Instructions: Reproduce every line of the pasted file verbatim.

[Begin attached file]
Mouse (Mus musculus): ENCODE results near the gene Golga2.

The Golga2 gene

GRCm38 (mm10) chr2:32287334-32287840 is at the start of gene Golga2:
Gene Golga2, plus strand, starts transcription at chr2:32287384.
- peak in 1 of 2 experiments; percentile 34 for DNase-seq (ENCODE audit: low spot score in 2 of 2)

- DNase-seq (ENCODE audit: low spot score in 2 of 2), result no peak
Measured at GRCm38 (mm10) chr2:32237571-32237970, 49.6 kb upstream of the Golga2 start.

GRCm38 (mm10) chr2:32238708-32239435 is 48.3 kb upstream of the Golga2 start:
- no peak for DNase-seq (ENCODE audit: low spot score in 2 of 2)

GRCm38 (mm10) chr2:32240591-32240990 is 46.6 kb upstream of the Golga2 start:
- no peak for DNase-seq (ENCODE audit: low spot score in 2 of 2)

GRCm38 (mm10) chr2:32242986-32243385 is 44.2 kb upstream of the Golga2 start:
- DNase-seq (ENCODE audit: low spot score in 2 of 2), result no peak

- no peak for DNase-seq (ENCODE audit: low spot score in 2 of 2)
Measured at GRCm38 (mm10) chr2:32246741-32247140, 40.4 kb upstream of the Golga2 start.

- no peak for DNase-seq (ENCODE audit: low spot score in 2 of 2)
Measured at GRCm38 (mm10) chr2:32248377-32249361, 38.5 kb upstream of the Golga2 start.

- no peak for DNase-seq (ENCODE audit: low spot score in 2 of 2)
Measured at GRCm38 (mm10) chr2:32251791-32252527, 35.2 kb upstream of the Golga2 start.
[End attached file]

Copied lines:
Mouse (Mus musculus): ENCODE results near the gene Golga2.

The Golga2 gene

GRCm38 (mm10) chr2:32287334-32287840 is at the start of gene Golga2:
Gene Golga2, plus strand, starts transcription at chr2:32287384.
- peak in 1 of 2 experiments; percentile 34 for DNase-seq (ENCODE audit: low spot score in 2 of 2)

- DNase-seq (ENCODE audit: low spot score in 2 of 2), result no peak
Measured at GRCm38 (mm10) chr2:32237571-32237970, 49.6 kb upstream of the Golga2 start.

GRCm38 (mm10) chr2:32238708-32239435 is 48.3 kb upstream of the Golga2 start:
- no peak for DNase-seq (ENCODE audit: low spot score in 2 of 2)

GRCm38 (mm10) chr2:32240591-32240990 is 46.6 kb upstream of the Golga2 start:
- no peak for DNase-seq (ENCODE audit: low spot score in 2 of 2)

GRCm38 (mm10) chr2:32242986-32243385 is 44.2 kb upstream of the Golga2 start:
- DNase-seq (ENCODE audit: low spot score in 2 of 2), result no peak

- no peak for DNase-seq (ENCODE audit: low spot score in 2 of 2)
Measured at GRCm38 (mm10) chr2:32246741-32247140, 40.4 kb upstream of the Golga2 start.

- no peak for DNase-seq (ENCODE audit: low spot score in 2 of 2)
Measured at GRCm38 (mm10) chr2:32248377-32249361, 38.5 kb upstream of the Golga2 start.

- no peak for DNase-seq (ENCODE audit: low spot score in 2 of 2)
Measured at GRCm38 (mm10) chr2:32251791-32252527, 35.2 kb upstream of the Golga2 start.